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2023 Enlund Scholar-in-Residence: Professor Paul Gowder, Northwestern Pritzker School of Law

Register for the 2023 Enlund Scholar-in-Residence Lecture.

The United States perceives itself as a republic of law, one in which power—especially government power—is closely regulated by rules rather than by the whims of the powerful. This ideal, known as "the rule of law," features prominently in American political debate and also in the face the United States presents to the outside world. 

Yet, the protections of our law have always been delivered unequally. At America's founding, the claim to respect property rights was paired with the open disregard of the prior claims to the land of Native American nations, including in a U.S. Supreme Court decision in which Chief Justice John Marshall openly declared that the relationship between the U.S. courts and Native Americans was one not of law but of conquest. Ideals like freedom and due process were paired with the most arbitrary relation of power in the history of the world, that of racialized chattel slavery.  

Even today, subordinated racial groups in segregated neighborhoods continue to be the victims of lawless power in the form of broken windows policing, under which officials claim the authority to minutely supervise the lives of those whose rights they purport to protect and to back up that supervision with hair-trigger violence.  And immigrants present themselves at the border to a legal system that purports to hold so-called "plenary power" over them—the brute right to decide on their fate without any meaningful legal constraints at all.  That doctrine that lay, thinly hidden, in the background of the U.S. Supreme Court's decision to permit Donald Trump to implement his blatantly unconstitutional Muslim Ban at the start of his time in office.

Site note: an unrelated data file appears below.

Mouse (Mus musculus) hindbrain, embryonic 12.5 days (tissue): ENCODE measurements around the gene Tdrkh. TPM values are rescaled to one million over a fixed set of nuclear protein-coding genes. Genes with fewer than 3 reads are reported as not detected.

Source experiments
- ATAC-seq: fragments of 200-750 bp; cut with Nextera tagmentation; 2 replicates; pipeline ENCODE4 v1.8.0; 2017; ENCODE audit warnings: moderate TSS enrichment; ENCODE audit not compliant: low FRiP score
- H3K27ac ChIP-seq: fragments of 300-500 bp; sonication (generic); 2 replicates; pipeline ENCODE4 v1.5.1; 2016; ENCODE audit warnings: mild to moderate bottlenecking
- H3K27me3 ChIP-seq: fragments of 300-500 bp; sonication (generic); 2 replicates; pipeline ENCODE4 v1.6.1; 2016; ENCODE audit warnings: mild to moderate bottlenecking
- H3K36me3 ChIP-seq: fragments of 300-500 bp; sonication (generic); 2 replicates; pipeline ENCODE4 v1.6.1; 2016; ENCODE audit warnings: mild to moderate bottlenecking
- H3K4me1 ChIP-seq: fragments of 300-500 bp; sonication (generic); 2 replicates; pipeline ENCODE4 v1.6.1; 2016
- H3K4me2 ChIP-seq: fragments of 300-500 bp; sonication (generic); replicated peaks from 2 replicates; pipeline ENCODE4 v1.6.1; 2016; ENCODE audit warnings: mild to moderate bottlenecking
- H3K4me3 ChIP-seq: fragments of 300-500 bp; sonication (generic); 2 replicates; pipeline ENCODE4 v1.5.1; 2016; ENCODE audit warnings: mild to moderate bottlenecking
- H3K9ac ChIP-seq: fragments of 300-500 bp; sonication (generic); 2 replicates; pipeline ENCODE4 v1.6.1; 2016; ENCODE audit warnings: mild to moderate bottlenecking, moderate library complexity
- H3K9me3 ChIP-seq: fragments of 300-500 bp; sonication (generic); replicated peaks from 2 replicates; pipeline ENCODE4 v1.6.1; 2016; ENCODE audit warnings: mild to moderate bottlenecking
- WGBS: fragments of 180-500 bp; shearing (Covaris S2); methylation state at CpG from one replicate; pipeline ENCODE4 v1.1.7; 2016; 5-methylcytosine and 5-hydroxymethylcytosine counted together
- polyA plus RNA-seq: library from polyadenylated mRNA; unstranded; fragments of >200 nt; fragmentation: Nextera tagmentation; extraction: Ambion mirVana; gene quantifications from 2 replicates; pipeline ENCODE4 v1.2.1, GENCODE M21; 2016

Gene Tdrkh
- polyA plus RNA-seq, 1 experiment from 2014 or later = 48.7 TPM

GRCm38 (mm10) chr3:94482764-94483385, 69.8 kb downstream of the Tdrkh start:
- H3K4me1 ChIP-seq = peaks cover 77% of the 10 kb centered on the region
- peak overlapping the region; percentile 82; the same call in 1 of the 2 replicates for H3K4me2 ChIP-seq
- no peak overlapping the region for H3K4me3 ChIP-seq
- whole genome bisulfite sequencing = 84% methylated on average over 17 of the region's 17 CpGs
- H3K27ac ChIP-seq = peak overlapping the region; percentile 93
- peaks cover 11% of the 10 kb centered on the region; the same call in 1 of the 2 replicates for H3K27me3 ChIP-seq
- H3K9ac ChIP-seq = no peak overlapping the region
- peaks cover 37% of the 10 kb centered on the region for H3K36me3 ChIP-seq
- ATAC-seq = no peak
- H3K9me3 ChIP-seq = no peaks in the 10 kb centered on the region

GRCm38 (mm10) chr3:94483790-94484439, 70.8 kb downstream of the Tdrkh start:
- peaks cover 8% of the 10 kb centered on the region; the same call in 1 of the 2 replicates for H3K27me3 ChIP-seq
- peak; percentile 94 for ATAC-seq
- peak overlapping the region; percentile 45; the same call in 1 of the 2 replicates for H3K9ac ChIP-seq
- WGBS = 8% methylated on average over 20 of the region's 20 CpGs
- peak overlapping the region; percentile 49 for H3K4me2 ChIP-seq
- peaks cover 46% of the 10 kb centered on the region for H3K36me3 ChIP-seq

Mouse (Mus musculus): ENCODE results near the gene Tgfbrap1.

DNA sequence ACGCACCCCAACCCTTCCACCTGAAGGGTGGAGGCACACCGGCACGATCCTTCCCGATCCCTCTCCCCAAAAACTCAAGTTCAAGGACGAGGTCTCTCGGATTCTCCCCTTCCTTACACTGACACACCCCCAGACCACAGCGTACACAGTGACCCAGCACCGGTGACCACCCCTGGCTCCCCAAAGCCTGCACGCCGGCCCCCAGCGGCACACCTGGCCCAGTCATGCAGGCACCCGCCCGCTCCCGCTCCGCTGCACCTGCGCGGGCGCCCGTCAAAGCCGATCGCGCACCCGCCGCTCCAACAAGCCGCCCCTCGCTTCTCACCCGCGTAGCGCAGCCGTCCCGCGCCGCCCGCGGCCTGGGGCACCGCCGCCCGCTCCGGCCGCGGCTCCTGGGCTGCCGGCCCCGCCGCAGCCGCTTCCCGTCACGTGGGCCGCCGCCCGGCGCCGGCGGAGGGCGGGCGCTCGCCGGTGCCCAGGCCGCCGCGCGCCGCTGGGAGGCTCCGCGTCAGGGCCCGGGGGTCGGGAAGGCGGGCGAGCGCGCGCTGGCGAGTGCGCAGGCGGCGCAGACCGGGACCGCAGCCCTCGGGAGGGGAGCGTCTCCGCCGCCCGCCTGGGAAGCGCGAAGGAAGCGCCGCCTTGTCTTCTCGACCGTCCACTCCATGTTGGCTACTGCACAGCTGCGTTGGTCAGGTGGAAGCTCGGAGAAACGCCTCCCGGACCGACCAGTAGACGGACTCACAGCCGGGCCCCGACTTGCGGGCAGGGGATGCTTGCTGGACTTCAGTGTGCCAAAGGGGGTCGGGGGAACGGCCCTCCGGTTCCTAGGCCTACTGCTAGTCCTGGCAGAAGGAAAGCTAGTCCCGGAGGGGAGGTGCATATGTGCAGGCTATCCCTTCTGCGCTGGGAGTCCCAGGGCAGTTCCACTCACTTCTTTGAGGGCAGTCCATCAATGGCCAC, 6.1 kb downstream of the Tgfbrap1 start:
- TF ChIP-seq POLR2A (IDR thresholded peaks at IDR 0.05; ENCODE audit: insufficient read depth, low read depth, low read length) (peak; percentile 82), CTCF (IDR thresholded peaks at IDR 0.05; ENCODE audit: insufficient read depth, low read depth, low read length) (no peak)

Drawing from his latest book, THE RULE OF LAW IN THE UNITED STATES: AN UNFINISHED PROJECT OF BLACK LIBERATION, Professor Paul Gowder suggests that the right response to these circumstances is to understand America's claims to the rule of law as the product of struggle, a struggle primarily (though not exclusively) driven by the long movement for Black liberation spanning the abolition movement, the civil rights movement and the contemporary movement for Black lives. By telling the story of the development of the American rule of law—such as it is—through the lens of Black liberation, we can begin to see the shape of our constitutional ideals in their best form and the way to continue building them today. 

DePaul University College of Law is an accredited Illinois MCLE provider.  This event has been approved for up to one hour of CLE credit.  

Please register by April 11, 2023.  In-person attendance will be capped at 85 attendees; those who register after the room cap is met will receive a Zoom link just ahead of the event.    

No proof of vaccination is required of in-person guests and masks are optional.  However, DePaul is a mask-friendly university, and wearing a mask is highly recommended for all indoor spaces. These rules are subject to change in accordance with public health guidance.